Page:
Tax Havens Blunt Impact of Corporate Tax Cut, Economists Say

Tax Havens Blunt Impact of Corporate Tax Cut, Economists Say

They find that multinationals operating in tax havens are far more profitable than locally owned companies in those countries, and that their profits dwarf what they pay workers. They break the numbers down to show the outsize profits are largely due to money being “shifted” — on paper — into those havens.

Large corporations like Apple, Google, Nike and Starbucks all take steps to book profits in tax havens such as Bermuda and Ireland. Their strategies have prompted a crackdown by government regulators, particularly in the European Union, where officials have tried to force companies to pay back taxes they believed are owed to their countries. Mr. Zucman said his research suggested that officials should step up those efforts.

“It’s very striking in the sense that these multinational companies, they are the main winners from globalization. And they are also those who have seen their tax rates fall a lot,” Mr. Zucman said. “This means that other actors in the economy, they have to pay more in order to take up the tax burden.”

Mr. Zucman said the results should cause policymakers to rethink their efforts on several fronts. They suggest, he said, that advanced countries are underestimating economic growth and undercollecting corporate tax revenues, because they are missing the profits that have been shifted on paper by multinational corporations.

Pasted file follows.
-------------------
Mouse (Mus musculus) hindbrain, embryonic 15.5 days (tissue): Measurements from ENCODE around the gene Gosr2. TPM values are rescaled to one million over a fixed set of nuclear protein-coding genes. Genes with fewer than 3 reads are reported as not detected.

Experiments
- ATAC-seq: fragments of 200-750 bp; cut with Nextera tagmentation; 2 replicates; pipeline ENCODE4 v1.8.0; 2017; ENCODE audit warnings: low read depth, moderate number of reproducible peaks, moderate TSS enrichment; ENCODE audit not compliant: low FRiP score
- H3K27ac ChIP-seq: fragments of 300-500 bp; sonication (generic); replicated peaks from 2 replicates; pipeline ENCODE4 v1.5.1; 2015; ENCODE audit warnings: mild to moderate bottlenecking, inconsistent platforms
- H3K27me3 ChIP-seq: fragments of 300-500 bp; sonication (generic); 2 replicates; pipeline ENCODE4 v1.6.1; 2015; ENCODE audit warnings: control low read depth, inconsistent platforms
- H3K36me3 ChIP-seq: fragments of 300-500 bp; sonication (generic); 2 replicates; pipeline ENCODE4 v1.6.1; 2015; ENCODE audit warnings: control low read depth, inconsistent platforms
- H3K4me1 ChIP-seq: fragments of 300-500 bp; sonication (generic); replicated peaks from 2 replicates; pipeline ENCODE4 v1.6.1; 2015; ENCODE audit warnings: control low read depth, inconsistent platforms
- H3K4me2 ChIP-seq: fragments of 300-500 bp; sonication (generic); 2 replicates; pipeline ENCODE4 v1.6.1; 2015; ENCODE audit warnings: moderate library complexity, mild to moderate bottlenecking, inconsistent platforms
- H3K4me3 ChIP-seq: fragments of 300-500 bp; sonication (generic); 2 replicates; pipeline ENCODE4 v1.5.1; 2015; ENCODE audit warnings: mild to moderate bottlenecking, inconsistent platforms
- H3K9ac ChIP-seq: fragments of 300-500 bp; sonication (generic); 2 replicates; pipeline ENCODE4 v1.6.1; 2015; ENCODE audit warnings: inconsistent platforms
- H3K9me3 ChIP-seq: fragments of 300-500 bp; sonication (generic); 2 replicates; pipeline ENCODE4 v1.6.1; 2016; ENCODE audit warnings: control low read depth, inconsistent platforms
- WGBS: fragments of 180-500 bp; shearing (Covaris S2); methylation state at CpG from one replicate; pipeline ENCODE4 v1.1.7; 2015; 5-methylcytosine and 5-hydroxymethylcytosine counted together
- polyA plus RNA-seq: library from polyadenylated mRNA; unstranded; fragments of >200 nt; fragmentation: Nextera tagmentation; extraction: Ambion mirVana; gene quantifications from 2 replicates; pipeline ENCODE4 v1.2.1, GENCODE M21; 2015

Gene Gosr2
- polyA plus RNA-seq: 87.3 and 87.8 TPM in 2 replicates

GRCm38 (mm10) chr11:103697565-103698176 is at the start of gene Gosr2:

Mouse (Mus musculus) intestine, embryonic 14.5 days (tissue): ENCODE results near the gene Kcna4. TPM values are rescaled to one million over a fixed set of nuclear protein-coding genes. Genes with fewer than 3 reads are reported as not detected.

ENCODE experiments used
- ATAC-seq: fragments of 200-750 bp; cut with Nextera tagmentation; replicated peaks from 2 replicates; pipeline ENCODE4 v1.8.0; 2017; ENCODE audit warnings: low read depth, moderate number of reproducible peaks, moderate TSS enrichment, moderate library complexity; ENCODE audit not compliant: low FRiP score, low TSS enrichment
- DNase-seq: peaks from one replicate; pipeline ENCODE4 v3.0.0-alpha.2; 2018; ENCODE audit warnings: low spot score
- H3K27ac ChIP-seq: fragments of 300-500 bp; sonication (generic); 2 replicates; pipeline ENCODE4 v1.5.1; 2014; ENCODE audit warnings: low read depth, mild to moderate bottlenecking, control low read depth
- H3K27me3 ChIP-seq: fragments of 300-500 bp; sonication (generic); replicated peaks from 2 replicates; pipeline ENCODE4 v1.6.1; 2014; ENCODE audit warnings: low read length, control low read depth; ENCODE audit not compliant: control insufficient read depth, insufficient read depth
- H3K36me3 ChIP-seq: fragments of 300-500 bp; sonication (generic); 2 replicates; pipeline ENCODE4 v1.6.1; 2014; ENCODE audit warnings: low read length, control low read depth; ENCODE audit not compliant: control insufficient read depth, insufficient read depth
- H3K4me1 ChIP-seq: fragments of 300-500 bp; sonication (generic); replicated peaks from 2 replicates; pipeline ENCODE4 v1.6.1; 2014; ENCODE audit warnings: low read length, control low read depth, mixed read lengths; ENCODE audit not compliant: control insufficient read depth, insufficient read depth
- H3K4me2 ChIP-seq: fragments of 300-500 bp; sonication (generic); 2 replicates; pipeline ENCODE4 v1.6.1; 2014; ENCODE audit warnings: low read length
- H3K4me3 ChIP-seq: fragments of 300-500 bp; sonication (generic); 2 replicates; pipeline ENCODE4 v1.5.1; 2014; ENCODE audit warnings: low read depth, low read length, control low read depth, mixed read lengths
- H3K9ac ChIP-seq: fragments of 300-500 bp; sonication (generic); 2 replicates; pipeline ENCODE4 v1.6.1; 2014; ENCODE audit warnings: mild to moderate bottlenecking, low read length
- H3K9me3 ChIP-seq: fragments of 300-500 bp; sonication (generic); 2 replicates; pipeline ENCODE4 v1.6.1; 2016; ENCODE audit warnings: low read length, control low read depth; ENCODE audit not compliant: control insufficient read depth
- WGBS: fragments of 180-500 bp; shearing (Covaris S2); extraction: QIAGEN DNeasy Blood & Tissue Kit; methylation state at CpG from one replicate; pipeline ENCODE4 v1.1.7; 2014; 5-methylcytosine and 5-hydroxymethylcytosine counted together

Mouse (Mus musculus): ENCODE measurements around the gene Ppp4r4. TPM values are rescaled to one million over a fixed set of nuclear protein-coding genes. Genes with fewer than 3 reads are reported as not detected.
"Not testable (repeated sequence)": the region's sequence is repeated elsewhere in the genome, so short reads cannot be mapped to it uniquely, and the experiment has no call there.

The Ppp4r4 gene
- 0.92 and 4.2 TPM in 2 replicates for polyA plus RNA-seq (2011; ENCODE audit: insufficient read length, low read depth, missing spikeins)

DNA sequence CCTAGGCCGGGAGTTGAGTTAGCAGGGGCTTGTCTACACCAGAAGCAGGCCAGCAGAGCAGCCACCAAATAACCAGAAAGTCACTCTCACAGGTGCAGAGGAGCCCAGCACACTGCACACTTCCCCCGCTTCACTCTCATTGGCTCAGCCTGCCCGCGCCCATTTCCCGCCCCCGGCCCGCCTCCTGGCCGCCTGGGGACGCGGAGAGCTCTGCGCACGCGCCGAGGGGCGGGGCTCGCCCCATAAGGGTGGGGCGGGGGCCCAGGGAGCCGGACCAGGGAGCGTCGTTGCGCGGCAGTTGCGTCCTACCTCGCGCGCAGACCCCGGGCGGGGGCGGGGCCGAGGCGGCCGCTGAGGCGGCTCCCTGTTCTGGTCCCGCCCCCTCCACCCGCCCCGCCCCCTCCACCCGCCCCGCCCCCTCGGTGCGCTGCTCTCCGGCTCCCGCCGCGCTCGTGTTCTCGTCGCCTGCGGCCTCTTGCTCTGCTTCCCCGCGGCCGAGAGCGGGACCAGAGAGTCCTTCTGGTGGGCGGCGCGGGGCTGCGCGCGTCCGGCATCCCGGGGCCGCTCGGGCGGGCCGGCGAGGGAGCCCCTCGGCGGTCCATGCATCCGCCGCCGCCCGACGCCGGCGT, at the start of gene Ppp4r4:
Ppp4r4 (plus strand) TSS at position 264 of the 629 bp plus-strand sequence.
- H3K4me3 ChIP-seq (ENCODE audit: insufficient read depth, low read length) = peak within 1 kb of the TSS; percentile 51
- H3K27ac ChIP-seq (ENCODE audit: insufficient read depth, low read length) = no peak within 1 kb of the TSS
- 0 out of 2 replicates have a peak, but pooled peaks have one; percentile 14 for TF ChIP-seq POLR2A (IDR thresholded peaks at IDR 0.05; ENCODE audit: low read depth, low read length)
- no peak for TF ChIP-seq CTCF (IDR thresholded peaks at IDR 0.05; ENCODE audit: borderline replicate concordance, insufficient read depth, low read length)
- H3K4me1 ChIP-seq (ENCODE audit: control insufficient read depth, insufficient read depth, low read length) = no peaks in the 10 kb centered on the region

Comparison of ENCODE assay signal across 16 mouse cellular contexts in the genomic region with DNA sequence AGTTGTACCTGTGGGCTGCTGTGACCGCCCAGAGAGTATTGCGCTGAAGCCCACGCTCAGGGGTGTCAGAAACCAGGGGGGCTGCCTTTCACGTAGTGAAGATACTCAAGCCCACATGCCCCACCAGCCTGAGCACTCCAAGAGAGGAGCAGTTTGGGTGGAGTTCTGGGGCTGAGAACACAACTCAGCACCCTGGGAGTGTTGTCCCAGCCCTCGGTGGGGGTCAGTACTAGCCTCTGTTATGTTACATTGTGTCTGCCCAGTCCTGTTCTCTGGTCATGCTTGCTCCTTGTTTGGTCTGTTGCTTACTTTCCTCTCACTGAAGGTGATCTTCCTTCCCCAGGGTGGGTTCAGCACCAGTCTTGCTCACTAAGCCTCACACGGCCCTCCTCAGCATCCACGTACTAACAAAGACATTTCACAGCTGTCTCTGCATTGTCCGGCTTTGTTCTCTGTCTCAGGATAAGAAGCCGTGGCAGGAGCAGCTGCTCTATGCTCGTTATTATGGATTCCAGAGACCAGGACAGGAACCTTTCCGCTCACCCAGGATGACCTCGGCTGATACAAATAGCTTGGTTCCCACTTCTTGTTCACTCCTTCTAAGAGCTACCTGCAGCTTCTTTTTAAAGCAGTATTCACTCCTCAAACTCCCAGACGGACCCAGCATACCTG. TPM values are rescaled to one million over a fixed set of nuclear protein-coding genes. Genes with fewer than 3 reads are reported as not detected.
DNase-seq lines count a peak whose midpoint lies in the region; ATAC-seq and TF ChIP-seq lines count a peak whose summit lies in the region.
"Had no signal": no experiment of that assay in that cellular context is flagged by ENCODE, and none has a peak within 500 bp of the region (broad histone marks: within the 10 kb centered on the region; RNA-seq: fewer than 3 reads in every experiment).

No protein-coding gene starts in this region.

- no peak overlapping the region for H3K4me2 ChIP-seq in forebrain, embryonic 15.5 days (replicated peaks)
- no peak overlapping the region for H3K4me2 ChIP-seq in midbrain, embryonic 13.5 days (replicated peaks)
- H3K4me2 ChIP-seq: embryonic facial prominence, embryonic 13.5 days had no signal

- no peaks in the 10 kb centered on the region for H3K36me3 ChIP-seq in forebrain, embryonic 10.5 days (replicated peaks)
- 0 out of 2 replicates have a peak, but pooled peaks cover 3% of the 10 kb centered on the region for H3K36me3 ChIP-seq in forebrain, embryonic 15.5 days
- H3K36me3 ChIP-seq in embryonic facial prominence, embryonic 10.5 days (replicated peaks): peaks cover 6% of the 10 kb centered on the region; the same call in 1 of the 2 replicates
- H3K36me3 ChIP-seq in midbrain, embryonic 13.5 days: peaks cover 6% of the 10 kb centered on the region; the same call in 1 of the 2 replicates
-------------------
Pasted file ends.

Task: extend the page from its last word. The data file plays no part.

Kimberly Clausing, an economist at Reed College who has written and researched extensively about the scope of shifting profits to tax havens, said the research demonstrated that “the decline in the corporate tax is a result of policy, not an inevitable feature of the global economy. This implies that policymakers have the ability to address this problem without losing out in a tax competition game against other countries. But they must have the will to tackle tax havens themselves, instead of directing their fire at other non-haven countries.”

Included in the new tax law were several steps meant to address profit-shifting, including a complicated set of global minimum taxes for multinational corporations. Those steps have frustrated many companies as they wait for the Treasury Department to issue regulations and guidance on how they will be put into effect. Some economists worry that one of the measures could actually encourage companies to move jobs out of the United States.

Mr. Zucman said it was too soon to tell whether those measures would succeed. But he said it was clear that policymakers should worry less about outdoing their allies with corporate tax cuts, and instead consider steps to crack down on profit-shifting, such as taxing profits where companies register their sales.

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